Experiments in Fluids

, 59:151 | Cite as

Characterization of wall filming and atomization inside a gas-turbine swirl injector

  • K. P. Shanmugadas
  • S. R. Chakravarthy
  • R. Narasimha Chiranthan
  • Jayanth Sekar
  • Sundar Krishnaswami
Research Article


The internal atomization characteristics of a practical gas turbine fuel injector are investigated comprehensively using various laser flow diagnostic techniques. The injector consists of a pilot spray surrounded by a primary swirl air, with the spray impinging on a venturi prefilmer to form a liquid film that accumulates into a rim at the venturi tip, which in turn is sheared by a counter-rotating secondary swirl air. The atomizer geometry is modularized into different configurations to access the internal flow field. The quantitative measurements made are with a phase Doppler interferometer at different stages of the injector and time-resolved volume or planar laser induced fluorescence (TR-V/PLIF) imaging. The different internal atomization characteristics such as the liquid film thickness variation, size distribution of craters formed by primary spray droplets impinging on the liquid film, rim thickness at the venturi tip, and droplet size and velocity distribution at different stages are measured. It is found that the film dynamics is influenced by the droplet splashing and the shearing action of the primary air. The liquid rim at the venturi tip is the major source of droplets at the injector exit rather than the liquid film. The unsteady evolution of the multiphase flow inside the injector is dictated by the precessing vortex core of the primary swirl. However, the atomization process is mainly influenced by the central toroidal recirculation zone of the primary swirl flow and the counter-rotating shear layer acting on the accumulated liquid rim at the venturi tip.

Graphical abstract



We acknowledge GE India Industrial PVT. LTD., Bengaluru for the financial support and for providing the nozzle hardware. The National Centre for Combustion R&D is supported by the Science and Engineering Research Board, India.


  1. Aigner M, Wittig S (1988) Swirl and counterswirl effects in prefilming airblast atomizers. J Eng Gas Turb Power 110(1):105–110CrossRefGoogle Scholar
  2. Bachalo WD, Houser MJ (1984) Phase/doppler spray analyzer for simultaneous measurements of drop size and velocity distributions. Opt Eng 23(5):235583CrossRefGoogle Scholar
  3. Barun S, Weith L, Koch R, Bauer H-J (2015) Influence of trailing edge height on primary atomization: numerical studies applying the smoothed particle hydrodynamics (SPH) method. In: 13th Triennial international conference on liquid atomization and spray systems, TaiwanGoogle Scholar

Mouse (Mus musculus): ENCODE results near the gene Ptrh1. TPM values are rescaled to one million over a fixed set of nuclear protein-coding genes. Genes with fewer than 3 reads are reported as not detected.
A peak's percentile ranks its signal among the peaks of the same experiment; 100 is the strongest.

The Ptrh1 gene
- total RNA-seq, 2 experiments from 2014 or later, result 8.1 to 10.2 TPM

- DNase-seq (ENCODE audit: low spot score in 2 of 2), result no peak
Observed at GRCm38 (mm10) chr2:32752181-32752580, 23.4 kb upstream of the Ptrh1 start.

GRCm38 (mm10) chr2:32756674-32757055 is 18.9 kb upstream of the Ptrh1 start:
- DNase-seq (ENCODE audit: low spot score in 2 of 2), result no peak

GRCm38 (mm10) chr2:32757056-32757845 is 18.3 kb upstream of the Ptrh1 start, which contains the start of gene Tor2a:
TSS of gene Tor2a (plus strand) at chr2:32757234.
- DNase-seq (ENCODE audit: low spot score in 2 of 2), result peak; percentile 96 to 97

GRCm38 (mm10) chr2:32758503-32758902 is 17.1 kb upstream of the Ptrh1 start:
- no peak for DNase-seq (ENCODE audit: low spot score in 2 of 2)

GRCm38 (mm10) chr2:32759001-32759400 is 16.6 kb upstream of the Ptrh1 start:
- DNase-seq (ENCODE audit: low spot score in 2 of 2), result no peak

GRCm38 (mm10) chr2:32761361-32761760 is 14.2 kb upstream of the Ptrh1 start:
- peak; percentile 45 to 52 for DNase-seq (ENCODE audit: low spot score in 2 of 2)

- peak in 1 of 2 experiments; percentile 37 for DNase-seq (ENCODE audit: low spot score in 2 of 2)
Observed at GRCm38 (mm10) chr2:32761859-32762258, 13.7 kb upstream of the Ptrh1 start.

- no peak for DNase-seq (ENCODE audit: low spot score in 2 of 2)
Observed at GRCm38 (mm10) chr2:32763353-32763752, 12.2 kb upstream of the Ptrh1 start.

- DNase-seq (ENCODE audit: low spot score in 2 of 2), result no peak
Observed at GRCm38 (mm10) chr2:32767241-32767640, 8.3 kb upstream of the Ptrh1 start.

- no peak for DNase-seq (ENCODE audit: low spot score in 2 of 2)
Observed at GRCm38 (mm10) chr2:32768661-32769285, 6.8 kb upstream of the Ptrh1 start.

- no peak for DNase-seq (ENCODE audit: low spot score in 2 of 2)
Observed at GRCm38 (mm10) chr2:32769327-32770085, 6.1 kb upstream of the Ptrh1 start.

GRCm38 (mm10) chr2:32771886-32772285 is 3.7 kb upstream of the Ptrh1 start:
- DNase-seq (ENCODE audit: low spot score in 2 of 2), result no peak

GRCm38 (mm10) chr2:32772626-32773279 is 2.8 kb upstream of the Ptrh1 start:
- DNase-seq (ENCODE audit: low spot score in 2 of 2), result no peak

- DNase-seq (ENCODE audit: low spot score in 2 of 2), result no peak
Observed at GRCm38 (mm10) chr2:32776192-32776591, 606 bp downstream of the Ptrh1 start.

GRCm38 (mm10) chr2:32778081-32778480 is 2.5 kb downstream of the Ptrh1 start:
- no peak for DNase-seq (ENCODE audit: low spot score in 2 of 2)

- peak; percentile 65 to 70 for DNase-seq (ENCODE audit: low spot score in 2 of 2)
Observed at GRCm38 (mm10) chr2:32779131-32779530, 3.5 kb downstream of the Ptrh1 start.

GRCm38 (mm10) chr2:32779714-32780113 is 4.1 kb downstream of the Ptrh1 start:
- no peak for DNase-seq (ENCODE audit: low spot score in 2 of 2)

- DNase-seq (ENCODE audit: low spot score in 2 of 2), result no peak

4. Batarseh FZ (2008) Spray generated by an airblast atomizer: atomization, propagation and aerodynamic instability. PhD Thesis, TU DarmstadtGoogle Scholar
  5. Batarseh FZ, GnirB M, Roisman IV, Tropea C (2009) Fluctuations of a spray generated by an airblast atomizer. Exp Fluids 46:1081–1091CrossRefGoogle Scholar
  6. Bhayaraju U, Hassa C (2009) Planar liquid sheet breakup of prefilming and non-prefilming atomizers at elevated pressures. Atomization Sprays 19:1147–1169CrossRefGoogle Scholar
  7. Brundish KD, Miller MN, Morgan LC, Wheatley AJ (2003) Variable fuel placement injector development. In: ASME Turbo Expo 2003, Atlanta, Georgia, USA, GT2003-38717Google Scholar
  8. Cai J, Fu Y, Elkady A, Jeng S, Mongia HC (2003) Swirl cup modelling part 4: effect of confinement on flow characteristics. In: 41st AIAA aerospace sciences meeting and exhibit, Reno, Nevada, AIAA Paper 2003-486Google Scholar
  9. Elshanawany MS, Lefebvre AH (1980) Airblast atomization—effect of linear scale on mean drop size. J Energy (4):184–189Google Scholar
  10. Foust M, Thomsen D, Stickles R, Cooper C, Dodds W (2012) Development of the GE Aviation low emissions TAPS combustor for next-generation aircraft Engines. In: 50th AIAA aerospace sciences meeting, Nashville, Tennessee, USA, AIAA paper 2012-936Google Scholar
  11. Gepperth S, Guildenbecher D, Koch R, Bauer H-J (2010) Prefilming primary atomization: experiments and modelling. In: 23rd Annual conference on liquid atomization and spray systems, ILASS Europe, Brno, Chech RepublicGoogle Scholar
  12. Gepperth S, Muller A, Koch R, Bauer H-J (2012) Ligament and droplet characteristics in prefilming airblast atomization. In: 12th Triennial international conference on liquid atomization and spray systems, ICLASS 2012, Heidelberg, GermanyGoogle Scholar
  13. Gepperth S, Koch R, Bauer H-J (2013) Analysis and comparison of primary droplet characteristics in the near field of a prefilming airblast atomizer. In: ASME. Turbo Expo: Power for Land, Sea, and Air, Volume 1A: Combustion, Fuels and Emissions, pp V01AT04A002Google Scholar
  14. Gupta AK (1997) Gas turbine combustion: prospects and challenges. Energy Convers Manag 38:1311–1318CrossRefGoogle Scholar
  15. Gupta AK, Lilley DG, Syred N (1984) Swirl flows. Abacus Press, Tunbridge WellsGoogle Scholar
  16. Gurubaran K, Chakravarthy SR, Sujith RI (2008) Characterization of a prefilming airblast atomizer in a strong swirl flow field. J Propul Power 24:1124–1132CrossRefGoogle Scholar
  17. Hsiang L-P, Faeth GM (1992) Near-limit drop deformation and secondary breakup. Int J Multiph Flow 18(5):635–652CrossRefGoogle Scholar
  18. Hsiao G, Mongia HC (2003) Swirl cup modelling part III: Grid independent solution with different Turbulence Models. In: 41st AIAA aerospace sciences meeting and exhibit, Reno, Nevada, AIAA Paper 2003-1349Google Scholar
  19. Huang Y, Yang V (2009) Dynamics and stability of lean-premixed swirl-stabilized combustion. Prog Energy Combust Sci 35:293–364CrossRefGoogle Scholar